The 416 Fire grew more than 200 acres Tuesday, and its increased intensity and activity were a result of high temperatures, low humidity and strong winds, fire officials said Tuesday night.
The weather forecast won’t help much. The temperature Tuesday night was expected to be in the 50s, but the with such low relative humidity, fire officials expected an increased potential for the fire to grow Wednesday.
The Durango area may see an increase in smoke over the next several days as fire crews conduct burnout operations on the southwestern perimeter of the 416 Fire, officials say.
The burnouts, combined with a rise in temperatures, decreased relative humidity and accompanying downslope winds, could lead to an increase in fire activity. Downslope winds were forecast to continue through Tuesday night, increasing smoke levels in the Durango area.
“We will expect the smoke to increase as we continue our fire operations to secure the line,” spokesman Steve Kliste said. “It’s a deliberate action on our part. The fire’s not pushing us to do this. This is a perfect time to do this.”
Smoke from Tuesday’s fire activity was expected to drain southward along the Animas River and produce moderate to heavy smoke Wednesday morning, according to a news release from San Juan Basin Public Health.
Heavy smoke was observed throughout La Plata County on Tuesday, particularly along the Animas River from the 416 Fire southward to the New Mexico line. Kliste said there’s a chance that Silverton could be hit with smoke as early as Friday as forecasters predict a change in wind direction.
Air quality monitors – one at the health department’s office in South Durango and one in North Durango – have been set up to show the amount of particles in the air, which can cause respiratory problems. The monitors display real-time concentration of particulates, but the health department advises using the 24-hour average for health recommendations, the official standards set by the U.S. Environmental Protection Agency.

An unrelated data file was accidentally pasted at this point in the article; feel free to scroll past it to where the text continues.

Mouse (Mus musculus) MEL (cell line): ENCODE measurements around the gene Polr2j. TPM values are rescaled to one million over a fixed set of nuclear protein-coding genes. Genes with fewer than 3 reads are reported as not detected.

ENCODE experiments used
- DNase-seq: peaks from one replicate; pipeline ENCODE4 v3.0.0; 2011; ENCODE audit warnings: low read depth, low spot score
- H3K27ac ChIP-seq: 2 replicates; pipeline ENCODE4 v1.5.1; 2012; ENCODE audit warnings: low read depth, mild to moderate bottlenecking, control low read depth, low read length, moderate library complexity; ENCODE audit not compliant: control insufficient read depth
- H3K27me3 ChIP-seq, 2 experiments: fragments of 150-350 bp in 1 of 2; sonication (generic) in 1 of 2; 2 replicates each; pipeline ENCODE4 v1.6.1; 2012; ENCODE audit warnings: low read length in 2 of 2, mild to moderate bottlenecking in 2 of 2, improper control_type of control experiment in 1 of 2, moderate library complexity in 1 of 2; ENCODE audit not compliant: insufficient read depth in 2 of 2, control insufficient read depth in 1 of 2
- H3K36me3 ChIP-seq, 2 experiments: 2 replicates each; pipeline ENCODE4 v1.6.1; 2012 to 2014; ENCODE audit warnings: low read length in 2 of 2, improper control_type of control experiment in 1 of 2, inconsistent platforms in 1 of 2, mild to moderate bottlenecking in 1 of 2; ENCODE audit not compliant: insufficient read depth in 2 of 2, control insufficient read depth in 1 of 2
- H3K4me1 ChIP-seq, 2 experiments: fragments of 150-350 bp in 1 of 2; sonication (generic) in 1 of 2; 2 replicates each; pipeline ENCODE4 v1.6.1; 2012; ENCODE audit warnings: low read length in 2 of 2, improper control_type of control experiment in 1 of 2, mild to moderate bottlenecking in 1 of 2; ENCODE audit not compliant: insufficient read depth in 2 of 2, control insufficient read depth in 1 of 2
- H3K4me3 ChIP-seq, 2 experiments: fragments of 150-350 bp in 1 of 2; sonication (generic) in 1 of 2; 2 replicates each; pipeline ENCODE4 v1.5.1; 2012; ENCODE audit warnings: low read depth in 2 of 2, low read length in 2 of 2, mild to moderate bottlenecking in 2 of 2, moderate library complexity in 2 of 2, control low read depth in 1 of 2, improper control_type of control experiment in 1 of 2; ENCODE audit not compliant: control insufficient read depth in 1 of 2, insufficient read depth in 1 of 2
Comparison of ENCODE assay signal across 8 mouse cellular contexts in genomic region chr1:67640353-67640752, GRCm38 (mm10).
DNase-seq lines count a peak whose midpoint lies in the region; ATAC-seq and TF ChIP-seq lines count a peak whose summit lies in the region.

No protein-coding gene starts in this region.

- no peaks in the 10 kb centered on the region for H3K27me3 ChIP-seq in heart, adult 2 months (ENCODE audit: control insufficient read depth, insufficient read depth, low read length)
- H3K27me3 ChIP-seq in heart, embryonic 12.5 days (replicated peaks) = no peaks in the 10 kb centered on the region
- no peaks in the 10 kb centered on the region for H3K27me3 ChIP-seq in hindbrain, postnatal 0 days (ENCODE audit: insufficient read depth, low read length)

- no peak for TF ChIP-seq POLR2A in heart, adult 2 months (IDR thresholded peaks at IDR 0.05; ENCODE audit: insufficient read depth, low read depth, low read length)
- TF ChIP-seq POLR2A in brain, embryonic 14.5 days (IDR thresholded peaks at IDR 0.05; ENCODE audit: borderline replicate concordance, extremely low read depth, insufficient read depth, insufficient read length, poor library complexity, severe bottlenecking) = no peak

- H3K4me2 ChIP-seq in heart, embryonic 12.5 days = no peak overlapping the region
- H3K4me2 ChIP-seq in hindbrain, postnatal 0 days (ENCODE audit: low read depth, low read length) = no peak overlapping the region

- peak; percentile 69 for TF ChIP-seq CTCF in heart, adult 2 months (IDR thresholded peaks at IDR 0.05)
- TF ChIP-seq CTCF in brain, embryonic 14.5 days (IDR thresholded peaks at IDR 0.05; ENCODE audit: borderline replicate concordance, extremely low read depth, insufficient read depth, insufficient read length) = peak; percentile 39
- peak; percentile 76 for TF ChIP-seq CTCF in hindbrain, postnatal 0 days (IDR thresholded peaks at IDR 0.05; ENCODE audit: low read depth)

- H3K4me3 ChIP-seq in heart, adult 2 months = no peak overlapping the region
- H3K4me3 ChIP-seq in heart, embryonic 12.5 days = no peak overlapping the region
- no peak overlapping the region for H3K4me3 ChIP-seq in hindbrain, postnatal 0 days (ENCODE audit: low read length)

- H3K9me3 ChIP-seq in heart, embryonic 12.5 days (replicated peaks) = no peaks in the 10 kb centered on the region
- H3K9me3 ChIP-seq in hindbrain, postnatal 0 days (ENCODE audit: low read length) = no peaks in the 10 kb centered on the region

Kliste said that though the smoke levels are worrisome, he doesn’t expect the hazardous levels experienced during the first few days of the fire.
“People will wake up and smell smoke and see smoke, but I don’t think you’re going to see anything on that scale,” he said.
Fire officials will continue to conduct burnouts over the next several days, depending on weather conditions. The burnouts are used to build containment lines in preparation for the monsoon that should come in mid-July, Kliste said.
“When the monsoon’s rain comes, they’ll have an anchor point already established,” he said. “We’ll have gotten containment lines around most of the fire we’re hoping by that time.”
The fire, which started June 1, was at 35,195 acres and 36 percent contained Tuesday morning. It grew 234 acres Tuesday.
The containment number dropped 1 percent. No containment lines have been broken, and the fire hasn’t increased at a level that would warrant the change. The number was confirmed through more accurate mapping, Kliste said.
“That’s normally why you see that,” he said. “You start off with a proclamation and then use the scientific equipment to confirm that factor.”